Eastport's past and future

July 06, 1993

Eastport, the one-time watermen's community that is literally a stone's throw from historic Annapolis, has been celebrating its 125th birthday. But as far as we can determine, no mention has yet been made about one of the Spa Creek spot's rare brushes with national history -- the night it played host (kind of) to George Washington.

The father of our country had been inaugurated in New York City and was traveling South in 1788. After first riding by coach to Rock Hall, the whole expedition was loaded onto a schooner for a trip to Annapolis.

Alas, there was no wind.

When the schooner finally took off after a thunder storm, it ran aground on Hackett's Point. Kedged off that bar, it grounded again on Horn Point, off Eastport. All efforts to float the vessel failed.

When darkness set in, a reception committee, headed by Gov. John Eager Howard, went home and the unfortunate George had to sleep in a berth that, according to his diary, was "too short by the head." In the end, President Washington did make it to Annapolis, where an opulent banquet was held in his honor.

Eastport in those early days was very different from the place it is today. Indeed, the community's leisurely ways continued well past World War II, and it was only in 1950 that it was annexed by Annapolis.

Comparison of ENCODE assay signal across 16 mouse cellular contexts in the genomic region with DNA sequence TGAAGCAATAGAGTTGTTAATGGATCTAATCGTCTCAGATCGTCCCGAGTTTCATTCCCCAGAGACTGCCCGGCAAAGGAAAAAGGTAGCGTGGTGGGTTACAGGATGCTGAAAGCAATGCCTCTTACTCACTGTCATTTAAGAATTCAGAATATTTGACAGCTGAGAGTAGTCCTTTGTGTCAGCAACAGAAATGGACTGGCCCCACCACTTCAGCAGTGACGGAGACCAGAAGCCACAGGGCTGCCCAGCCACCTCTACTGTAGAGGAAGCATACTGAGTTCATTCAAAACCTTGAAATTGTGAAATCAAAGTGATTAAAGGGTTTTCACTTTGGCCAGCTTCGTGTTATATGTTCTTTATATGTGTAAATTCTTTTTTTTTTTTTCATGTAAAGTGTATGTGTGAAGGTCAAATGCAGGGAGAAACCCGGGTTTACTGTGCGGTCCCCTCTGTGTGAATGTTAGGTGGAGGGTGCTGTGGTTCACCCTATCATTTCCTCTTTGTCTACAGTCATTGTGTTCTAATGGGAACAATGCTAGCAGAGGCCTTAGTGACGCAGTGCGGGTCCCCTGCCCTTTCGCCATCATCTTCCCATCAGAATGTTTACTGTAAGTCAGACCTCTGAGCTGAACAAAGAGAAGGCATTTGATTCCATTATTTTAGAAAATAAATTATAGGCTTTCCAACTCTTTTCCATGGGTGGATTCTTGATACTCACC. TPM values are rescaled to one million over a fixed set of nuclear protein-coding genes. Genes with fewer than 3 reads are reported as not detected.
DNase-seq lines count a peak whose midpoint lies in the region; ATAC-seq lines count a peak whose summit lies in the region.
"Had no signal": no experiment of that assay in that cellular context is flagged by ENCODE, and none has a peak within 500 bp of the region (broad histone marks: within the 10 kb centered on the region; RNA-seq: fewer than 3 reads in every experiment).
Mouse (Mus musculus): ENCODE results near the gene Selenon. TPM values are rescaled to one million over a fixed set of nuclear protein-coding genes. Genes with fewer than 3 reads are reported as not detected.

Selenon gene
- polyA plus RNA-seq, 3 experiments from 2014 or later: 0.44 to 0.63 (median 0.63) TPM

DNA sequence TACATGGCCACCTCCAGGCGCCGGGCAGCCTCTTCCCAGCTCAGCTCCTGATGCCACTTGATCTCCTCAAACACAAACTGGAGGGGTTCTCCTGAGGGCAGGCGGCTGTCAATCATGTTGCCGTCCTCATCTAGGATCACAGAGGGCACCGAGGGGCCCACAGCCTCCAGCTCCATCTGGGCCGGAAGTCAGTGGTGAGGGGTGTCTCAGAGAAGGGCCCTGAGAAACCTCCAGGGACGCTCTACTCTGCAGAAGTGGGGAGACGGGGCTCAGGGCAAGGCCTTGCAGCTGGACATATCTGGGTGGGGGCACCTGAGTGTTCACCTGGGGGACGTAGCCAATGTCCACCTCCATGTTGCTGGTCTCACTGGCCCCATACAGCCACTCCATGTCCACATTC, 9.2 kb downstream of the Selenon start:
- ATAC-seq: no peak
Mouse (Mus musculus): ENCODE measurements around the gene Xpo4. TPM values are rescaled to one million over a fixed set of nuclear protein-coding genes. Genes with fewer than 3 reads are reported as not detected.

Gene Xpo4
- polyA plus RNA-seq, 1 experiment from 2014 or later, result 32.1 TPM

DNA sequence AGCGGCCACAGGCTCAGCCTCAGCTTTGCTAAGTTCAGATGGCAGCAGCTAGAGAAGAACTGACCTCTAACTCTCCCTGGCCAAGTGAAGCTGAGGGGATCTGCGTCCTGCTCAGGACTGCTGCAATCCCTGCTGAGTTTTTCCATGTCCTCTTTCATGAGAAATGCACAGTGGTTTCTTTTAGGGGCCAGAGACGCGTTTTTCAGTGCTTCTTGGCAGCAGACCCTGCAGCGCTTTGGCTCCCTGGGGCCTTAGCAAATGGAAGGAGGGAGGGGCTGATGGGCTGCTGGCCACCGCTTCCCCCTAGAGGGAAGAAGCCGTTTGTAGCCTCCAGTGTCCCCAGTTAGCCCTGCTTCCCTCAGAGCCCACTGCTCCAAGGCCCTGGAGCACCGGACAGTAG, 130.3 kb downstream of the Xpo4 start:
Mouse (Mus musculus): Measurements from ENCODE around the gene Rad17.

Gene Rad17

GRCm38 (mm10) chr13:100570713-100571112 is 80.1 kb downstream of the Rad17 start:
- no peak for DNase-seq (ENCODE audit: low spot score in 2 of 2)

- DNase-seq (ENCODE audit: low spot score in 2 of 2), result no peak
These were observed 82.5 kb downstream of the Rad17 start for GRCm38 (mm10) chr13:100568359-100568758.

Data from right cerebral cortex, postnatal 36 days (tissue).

The pace of change in Eastport has been truly head-spinning in the past decades. It has been transformed from a poor and often scorned backwater to a varied community which has its millionaires as well as its paupers. The change would have been even more drastic had all the plans of the 1960s and 1970s to construct huge high-rise towers on the peninsula come about.

"You used to know everyone," said 62-year-old Betty Sadler Meade of the community where she grew up and raised her family. "It's changed now. We have condominiums and the boat people. There are people who live here and work in D.C."

The same forces that led to the revitalization of historic residential areas in downtown Annapolis -- outward expansion of the Baltimore-Washington region as well as heightened interest in the bay -- have changed Eastport and inflated property values. Nevertheless, Eastport today retains many of its ancient ties to the sea.

This is a valuable heritage, one that should be carefully protected and promoted in the future.

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